“Starting with the executive order on refugees, and the series of statements on healthcare, and attempts to repeal Obamacare, and now on taxes,” said Beckmann, “they always maintain caution and civility, and they’re above partisanship always, but they’ve also been really clear.”
“It’s really clear that the Catholic community is a strong advocate for people in poverty at a time when the current U.S. government has completely different priorities,” Beckmann told The Tablet.
Activism, Statements, and Scrutiny
While both Carr and Beckmann have praised the leadership of the bishops, their active engagement has come under scrutiny by other Catholics.
Deal Hudson, editor of The Christian Review and a former advisor to the Bush campaign, told The Tablet that he was “100% certain” that the bishops’ “adversarial position” on immigration would limit their ability to work with the administration on other issues.
“The first three or four months I kept a pretty close eye on the statements coming out of the conference, and I started doing a tally as to how many of them were calling out the president either by name or his administration in a critical way,” said Hudson. “Almost all of them were critical of the president and his administration and that the majority of the press releases were about the immigration issue.”
Yet Hudson says that he is used to a narrow focus from the conference and believes that if the bishops are upset with the election outcome, they have no one but themselves to blame.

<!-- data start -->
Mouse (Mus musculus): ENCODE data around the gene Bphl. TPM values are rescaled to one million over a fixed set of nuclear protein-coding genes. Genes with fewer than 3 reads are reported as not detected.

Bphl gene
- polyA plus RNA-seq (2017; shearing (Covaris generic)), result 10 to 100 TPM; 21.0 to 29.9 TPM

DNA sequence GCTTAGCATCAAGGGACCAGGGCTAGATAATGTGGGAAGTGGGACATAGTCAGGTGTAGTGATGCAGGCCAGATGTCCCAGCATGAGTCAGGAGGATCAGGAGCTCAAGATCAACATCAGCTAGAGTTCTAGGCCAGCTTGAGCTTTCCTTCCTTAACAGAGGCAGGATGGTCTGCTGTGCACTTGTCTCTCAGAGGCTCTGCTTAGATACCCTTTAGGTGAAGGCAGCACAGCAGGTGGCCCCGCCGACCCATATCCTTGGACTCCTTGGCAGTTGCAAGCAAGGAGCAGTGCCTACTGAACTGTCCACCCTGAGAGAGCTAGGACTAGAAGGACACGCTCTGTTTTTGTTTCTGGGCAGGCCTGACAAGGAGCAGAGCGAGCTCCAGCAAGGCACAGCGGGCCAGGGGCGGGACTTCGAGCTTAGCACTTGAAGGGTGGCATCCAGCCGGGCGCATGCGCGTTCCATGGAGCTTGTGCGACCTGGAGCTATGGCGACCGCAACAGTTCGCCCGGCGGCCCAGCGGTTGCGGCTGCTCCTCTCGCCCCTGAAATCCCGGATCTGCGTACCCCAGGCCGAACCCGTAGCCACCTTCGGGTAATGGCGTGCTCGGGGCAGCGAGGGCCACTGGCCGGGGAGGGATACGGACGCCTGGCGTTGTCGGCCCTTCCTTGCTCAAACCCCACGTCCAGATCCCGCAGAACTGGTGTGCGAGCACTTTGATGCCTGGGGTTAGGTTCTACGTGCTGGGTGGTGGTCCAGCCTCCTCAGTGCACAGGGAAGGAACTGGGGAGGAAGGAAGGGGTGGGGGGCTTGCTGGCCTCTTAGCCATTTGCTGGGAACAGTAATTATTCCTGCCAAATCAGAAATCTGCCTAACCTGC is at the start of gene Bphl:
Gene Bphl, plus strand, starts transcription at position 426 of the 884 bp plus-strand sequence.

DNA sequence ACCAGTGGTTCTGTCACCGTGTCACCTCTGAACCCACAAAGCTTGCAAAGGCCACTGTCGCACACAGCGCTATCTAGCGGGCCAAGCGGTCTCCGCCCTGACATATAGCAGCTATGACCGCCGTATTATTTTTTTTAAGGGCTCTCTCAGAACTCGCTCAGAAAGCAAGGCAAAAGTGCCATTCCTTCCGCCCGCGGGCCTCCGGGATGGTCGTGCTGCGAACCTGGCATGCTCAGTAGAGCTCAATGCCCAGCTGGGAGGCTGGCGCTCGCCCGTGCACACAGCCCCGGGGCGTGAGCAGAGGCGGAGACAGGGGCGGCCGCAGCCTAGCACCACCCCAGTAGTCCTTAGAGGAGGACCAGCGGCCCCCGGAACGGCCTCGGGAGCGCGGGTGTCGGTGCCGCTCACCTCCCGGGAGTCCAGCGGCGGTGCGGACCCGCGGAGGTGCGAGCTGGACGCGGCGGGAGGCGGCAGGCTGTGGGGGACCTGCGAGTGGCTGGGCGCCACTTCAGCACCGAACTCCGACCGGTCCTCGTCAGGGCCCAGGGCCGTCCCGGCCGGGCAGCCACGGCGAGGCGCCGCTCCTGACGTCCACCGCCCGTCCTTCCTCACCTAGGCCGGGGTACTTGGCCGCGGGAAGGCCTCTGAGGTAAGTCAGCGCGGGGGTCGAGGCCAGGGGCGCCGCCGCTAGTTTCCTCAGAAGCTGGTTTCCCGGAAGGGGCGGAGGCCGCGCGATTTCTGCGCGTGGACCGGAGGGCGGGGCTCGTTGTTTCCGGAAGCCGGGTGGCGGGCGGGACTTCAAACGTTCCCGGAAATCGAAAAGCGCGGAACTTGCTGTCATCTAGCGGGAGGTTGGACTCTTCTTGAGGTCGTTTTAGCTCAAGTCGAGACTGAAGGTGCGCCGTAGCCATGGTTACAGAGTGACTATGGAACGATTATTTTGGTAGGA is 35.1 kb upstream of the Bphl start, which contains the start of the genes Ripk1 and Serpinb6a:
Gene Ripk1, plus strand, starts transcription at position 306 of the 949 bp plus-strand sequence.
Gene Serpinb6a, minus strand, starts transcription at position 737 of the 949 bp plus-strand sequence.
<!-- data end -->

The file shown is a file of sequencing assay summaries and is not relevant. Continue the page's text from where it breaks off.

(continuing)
“Having gone through the Bush years or the Reagan years, where the bishops’ conference was more of the same, from my perspective it’s more of the same disappointment,” Hudson said.
“I think the bishops helped President Trump get elected because of their single minded focus on one issue,” he told The Tablet. “They wasted all of their ammunition on immigration.”
As both the nation and the Church have adjusted for an election outcome that few predicted, it’s clear that the Trump presidency has spurred activism across the board.
Of the over 230 official statements released from the United States Conference of Catholics Bishops since November 8, 15 percent have been related to the plight of immigrants and refugees.
“What has changed is not the teachings, not the policies of the conference,” Carr told The Tablet. “What has changed is the agenda of the administration and the Congress.”
“Just as people said religious liberty is not a fight the bishops chose, defending the poor, defending the immigrants, working to protect the environment are not battles of their choosing. They are requirements of our faith.”